Melbourne Graduate School of Education - Theses

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    Ideology critique and the production of meaning : a critical approach to selected urban education material
    Unger, Zita (1948-) ( 1989)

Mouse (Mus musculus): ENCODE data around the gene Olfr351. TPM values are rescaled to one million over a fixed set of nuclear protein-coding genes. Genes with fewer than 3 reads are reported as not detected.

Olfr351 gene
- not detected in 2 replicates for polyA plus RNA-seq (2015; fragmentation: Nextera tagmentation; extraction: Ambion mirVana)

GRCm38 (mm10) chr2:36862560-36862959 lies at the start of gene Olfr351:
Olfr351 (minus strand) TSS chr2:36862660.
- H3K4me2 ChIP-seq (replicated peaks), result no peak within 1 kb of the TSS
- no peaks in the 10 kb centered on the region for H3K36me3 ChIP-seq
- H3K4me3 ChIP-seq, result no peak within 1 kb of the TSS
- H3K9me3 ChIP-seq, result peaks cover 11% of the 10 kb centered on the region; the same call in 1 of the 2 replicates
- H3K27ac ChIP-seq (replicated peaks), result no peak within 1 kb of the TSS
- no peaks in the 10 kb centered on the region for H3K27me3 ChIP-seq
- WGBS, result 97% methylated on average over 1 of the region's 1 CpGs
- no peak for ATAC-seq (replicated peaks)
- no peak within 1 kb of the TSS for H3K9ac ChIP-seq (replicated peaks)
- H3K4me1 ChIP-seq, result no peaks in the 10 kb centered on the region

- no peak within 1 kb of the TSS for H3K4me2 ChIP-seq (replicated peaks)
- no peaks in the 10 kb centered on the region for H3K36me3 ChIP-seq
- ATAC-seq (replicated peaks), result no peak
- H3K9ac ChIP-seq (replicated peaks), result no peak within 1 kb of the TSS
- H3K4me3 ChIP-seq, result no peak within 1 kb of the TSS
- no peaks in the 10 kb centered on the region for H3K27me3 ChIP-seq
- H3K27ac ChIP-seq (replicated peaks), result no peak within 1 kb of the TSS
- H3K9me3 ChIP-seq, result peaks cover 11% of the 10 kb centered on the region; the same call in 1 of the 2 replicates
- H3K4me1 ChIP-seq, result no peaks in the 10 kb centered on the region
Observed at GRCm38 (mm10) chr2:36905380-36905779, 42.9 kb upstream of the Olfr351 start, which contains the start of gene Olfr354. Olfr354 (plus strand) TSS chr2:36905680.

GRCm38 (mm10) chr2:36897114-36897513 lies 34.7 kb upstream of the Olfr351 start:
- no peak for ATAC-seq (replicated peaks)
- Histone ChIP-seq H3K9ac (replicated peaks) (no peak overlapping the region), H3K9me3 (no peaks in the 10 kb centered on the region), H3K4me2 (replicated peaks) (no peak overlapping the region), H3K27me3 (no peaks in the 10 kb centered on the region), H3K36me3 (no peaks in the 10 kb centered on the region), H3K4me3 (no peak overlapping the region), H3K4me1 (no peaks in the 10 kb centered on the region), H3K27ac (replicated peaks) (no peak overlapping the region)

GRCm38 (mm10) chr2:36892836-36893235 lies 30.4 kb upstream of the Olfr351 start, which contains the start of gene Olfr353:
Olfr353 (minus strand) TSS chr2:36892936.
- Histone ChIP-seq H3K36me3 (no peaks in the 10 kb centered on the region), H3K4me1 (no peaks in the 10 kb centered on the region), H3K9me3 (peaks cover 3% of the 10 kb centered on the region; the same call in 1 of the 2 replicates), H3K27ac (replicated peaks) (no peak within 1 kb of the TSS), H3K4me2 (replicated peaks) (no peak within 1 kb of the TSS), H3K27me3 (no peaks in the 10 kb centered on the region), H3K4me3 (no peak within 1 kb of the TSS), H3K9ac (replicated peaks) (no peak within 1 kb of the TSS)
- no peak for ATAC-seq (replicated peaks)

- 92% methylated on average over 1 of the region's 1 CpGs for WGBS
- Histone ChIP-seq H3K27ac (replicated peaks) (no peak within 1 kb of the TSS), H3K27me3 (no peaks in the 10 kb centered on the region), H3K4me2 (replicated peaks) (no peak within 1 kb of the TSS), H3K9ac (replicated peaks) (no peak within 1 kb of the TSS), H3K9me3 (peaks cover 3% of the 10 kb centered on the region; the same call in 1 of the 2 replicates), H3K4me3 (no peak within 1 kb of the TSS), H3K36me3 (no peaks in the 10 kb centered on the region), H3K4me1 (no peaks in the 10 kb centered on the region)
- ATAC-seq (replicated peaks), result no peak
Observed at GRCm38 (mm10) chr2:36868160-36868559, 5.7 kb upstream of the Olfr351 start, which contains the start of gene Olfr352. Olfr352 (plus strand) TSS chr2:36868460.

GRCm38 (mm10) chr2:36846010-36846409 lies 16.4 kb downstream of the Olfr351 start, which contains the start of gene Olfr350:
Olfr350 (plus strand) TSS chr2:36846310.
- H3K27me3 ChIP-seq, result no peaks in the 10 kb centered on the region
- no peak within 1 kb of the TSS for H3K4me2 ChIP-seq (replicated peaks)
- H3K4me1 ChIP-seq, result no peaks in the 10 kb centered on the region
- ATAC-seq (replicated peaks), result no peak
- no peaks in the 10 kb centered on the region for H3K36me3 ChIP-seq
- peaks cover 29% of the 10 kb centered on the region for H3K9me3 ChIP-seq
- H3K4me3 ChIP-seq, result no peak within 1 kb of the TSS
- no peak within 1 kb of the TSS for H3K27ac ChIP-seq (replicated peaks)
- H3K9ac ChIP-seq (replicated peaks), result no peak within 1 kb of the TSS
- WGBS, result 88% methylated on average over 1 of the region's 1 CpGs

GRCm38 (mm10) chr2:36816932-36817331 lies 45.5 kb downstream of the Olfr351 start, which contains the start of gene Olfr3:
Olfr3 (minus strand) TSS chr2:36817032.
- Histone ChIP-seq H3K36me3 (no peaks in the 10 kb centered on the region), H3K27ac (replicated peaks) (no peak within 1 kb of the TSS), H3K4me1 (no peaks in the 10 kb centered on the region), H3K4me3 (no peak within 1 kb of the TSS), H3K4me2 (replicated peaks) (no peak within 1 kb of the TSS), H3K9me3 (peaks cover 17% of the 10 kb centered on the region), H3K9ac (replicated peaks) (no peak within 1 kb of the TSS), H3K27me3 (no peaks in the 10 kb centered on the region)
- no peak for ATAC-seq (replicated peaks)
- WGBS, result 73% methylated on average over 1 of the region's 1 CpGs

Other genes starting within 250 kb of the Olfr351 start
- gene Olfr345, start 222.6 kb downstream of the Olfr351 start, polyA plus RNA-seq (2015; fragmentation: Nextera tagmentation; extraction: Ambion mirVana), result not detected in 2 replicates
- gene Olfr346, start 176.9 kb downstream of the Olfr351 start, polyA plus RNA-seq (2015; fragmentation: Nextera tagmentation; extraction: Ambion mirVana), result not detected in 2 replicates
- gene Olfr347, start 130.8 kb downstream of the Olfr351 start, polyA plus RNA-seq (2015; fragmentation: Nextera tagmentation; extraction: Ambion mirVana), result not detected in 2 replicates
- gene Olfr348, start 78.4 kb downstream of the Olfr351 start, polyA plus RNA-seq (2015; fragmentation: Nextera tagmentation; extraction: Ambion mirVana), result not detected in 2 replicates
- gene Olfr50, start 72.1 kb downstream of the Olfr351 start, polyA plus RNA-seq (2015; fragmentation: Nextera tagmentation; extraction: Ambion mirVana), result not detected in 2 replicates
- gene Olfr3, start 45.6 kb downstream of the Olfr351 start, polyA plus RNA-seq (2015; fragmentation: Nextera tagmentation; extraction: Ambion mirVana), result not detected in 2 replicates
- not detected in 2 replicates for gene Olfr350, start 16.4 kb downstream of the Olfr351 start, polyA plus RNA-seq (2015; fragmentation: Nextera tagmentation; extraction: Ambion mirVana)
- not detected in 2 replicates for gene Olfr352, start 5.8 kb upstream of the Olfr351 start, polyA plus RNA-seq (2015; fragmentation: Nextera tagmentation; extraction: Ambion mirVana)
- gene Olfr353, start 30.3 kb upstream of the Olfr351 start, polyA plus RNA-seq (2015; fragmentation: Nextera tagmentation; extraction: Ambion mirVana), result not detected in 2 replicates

Ideology critique, when applied by educational research to the ideational content of curriculum materials, has evoked negative connotations of partiality and bias, mis-representation of social reality, and ultimately, of untruth. This thesis attempts to assert a more positive sense of "meaning production" for curriculum critique and shift emphasis away from representation towards signification. Part 1 reviews the management of questions of ideology and education by the sociology of school knowledge and curriculum research. I argue in Chapter 1 that strategies of ideology critique, along structuralist and culturalist lines of difference, have inadequately addressed issues of critical subjectivity, hegemony, and social transformation that is posed by radical education. Four curriculum studies of text book analysis are discussed in detail, in terms of their attachment to the sociology of school knowledge and in terms of the "bias and balance" discourses that they produce. Meaning production is used to enhance, rather than displace, practices of ideology critique, in ways that the case study analysis seeks to develop. The urbanism kit that is analysed in Part 2 is undertaken as a means to ground these issues, rather than to render a consummate curriculum analysis. Critical reading of the case study materials in Chapter 2 is enabled by the urban theory of Manual Castells. His ideology critique of urbanism and reformulations of urban system, urban planning, and urban social movements, are utilised to the extent that theoretic productions of the case study materials in Chapter 3 are analysed in terms of their constitutive discourses, rather than in terms of determinations about whether they are biased or ideological. Chapter 4 examines this process of signification further. Our inquiry shows that not only are understandings about "the city" produced, but, discourses about knowledge-production and about individual subjects are set up at the same time. Analysis of the case study material also indicates that balance is not necessarily built-in as a result of a commitment to provide diverse expert opinion. This has implications for those practices of curriculum criticism and curriculum construction which attempt to locate and redress bias as well as promote critical thinking. The directions suggested here are disposed towards problematising categories of analysis, especially categories such as "society" and the "individual", and towards opening up questions about what is produced as knowledge.